Jessica Eaton has a ritual. Every time the acclaimed Canadian photographer is in Paris, she visits the grave of French magician-turned-filmmaker Georges Méliès (1861 to 1938)—but instead of bringing him flowers, she presents him with negatives from her failed photographs. It is her tribute to Méliès, a man famous for his illusions, his tricks of the eye on film. Eaton works with images that are still rather than moving, but her work has a touch of Méliès influence nonetheless. Almost contradictorily, she is a photographer focused on that which we cannot see. By utilizing a labour-intensive process involving different exposures, masks, and filters, Eaton captures colour only visible through her analog camera; like with the work of Méliès, her pictures are, in essence, an effect. Eaton’s striking images look more like paintings than photographs—at the very least they look digitally altered or enhanced, but in fact, everything seen on her prints is created within the camera.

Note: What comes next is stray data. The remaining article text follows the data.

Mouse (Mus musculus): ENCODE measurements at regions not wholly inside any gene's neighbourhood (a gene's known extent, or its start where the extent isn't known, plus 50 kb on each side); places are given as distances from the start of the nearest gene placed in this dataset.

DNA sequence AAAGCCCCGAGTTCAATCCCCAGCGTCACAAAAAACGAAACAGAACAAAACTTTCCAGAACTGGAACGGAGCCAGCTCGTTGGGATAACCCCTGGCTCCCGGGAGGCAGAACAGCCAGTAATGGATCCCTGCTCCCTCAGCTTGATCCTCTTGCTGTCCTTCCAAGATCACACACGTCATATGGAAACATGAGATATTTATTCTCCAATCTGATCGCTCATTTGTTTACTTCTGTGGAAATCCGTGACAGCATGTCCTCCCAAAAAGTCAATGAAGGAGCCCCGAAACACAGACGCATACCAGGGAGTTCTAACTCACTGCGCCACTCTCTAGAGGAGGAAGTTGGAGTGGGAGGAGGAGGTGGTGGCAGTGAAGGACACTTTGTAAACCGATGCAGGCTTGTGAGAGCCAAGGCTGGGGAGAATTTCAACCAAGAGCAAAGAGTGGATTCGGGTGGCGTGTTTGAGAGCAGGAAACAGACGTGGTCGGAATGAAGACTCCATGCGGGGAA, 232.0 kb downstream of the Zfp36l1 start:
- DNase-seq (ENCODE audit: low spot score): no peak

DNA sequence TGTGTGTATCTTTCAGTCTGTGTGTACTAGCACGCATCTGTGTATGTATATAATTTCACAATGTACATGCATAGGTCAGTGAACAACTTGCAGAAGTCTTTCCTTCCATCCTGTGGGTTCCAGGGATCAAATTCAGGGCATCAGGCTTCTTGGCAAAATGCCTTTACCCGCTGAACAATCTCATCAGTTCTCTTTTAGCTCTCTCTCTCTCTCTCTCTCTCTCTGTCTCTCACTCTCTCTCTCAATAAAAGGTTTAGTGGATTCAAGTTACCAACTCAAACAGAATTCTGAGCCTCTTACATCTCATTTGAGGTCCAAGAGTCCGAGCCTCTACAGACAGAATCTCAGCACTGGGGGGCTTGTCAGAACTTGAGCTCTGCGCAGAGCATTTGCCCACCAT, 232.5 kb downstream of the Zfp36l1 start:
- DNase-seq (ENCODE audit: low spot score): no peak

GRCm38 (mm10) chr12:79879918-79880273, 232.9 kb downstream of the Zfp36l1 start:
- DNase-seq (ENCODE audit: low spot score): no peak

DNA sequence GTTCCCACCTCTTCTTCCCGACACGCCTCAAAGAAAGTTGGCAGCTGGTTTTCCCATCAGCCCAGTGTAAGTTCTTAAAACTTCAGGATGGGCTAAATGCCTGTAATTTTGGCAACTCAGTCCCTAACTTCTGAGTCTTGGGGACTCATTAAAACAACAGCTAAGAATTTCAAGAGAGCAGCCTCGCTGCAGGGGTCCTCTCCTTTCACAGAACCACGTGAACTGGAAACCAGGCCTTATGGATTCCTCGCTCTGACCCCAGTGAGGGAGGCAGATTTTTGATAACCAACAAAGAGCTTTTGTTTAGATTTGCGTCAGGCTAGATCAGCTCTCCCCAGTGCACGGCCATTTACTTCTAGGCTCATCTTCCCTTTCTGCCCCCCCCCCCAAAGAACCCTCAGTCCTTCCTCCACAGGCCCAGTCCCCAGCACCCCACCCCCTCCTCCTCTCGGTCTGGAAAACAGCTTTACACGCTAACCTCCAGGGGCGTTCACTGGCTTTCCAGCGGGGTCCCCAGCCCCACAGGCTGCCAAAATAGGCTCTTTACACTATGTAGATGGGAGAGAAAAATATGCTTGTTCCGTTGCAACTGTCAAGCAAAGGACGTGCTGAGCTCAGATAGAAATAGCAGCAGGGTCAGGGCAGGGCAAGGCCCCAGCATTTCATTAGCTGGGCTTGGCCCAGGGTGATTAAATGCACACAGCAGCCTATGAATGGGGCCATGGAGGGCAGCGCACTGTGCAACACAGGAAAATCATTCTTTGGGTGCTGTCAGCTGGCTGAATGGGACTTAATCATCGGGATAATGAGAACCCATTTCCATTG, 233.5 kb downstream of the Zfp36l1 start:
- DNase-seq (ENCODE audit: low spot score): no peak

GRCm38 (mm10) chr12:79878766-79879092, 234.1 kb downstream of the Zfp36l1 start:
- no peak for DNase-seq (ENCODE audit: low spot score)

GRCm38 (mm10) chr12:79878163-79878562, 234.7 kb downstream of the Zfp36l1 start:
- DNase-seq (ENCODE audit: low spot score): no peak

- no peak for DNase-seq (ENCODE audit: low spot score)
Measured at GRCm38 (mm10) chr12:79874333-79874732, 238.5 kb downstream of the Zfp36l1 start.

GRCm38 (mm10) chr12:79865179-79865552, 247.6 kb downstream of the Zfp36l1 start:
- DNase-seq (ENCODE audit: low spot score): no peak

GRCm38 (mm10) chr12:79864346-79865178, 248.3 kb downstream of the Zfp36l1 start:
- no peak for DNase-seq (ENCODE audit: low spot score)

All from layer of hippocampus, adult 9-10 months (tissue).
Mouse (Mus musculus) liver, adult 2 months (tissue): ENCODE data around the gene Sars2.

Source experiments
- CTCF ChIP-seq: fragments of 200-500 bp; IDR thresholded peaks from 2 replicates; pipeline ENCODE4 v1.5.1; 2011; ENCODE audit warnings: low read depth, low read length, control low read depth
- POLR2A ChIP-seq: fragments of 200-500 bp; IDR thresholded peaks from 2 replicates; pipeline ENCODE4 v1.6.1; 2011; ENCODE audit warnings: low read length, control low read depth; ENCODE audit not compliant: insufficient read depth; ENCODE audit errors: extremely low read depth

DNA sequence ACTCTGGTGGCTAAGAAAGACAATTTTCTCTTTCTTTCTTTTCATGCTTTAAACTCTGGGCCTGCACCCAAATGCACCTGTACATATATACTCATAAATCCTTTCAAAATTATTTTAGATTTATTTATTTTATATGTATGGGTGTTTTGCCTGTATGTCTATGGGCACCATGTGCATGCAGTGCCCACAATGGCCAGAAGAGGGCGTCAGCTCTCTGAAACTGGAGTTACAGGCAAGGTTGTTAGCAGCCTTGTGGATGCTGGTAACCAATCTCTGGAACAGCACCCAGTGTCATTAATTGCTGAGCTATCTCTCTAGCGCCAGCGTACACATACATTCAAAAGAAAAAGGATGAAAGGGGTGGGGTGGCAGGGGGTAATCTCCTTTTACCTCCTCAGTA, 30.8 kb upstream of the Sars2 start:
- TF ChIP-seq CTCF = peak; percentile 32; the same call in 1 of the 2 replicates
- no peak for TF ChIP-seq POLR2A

Perhaps Eaton’s most famous work to date is a series of colourful cubes called Cubes for Albers and LeWitt—in reality the bright, electric shapes are actually, shockingly, painted shades of grey. Placing a different colour separation filter over the lens each time, Eaton photographs the cubes over and over on the same negative. With the meticulous repetition and variations, the colours merge together to create effervescent results. The colours are there somewhere; what Eaton does is put them into focus. She calls it “making photographs as opposed to taking them”—her images are rooted in process, not result. “Most photographic production now is heavy on the after,” she explains, sitting at Café Artigiano during Vancouver’s Capture Photography Festival, where she premiered an expansive work on the side of the Dal Grauer Substation. “I’m really interested in what I can get in there from the beginning—the sort of meat of it coming out of the camera, being an integral part of the actual picture making rather than a later addition.” Due to the detailed nature of the work, it is a job that requires a hefty amount of patience and a vast openness to failure. Eaton never really knows what she has put on each negative (she works on large, individual sheets of film) until the print comes back. “In a sense they’re all failures,” she says with a smile. “They’re all varying degrees of failing.” She is never satisfied, always searching deeper, perpetually thirsty for something more. “It’s a very brief moment of satisfaction and then it’s just painful failure, and then just wanting,” she explains. “If I didn’t have exhibits, if I didn’t have these [deadlines] to stop me and force me to be like, ‘Okay, this is the work,’ and put it on the wall, I would perpetually reshoot for eternity. There’s never that moment of satisfaction where I feel like, ‘Yes, I did it, this is it.’”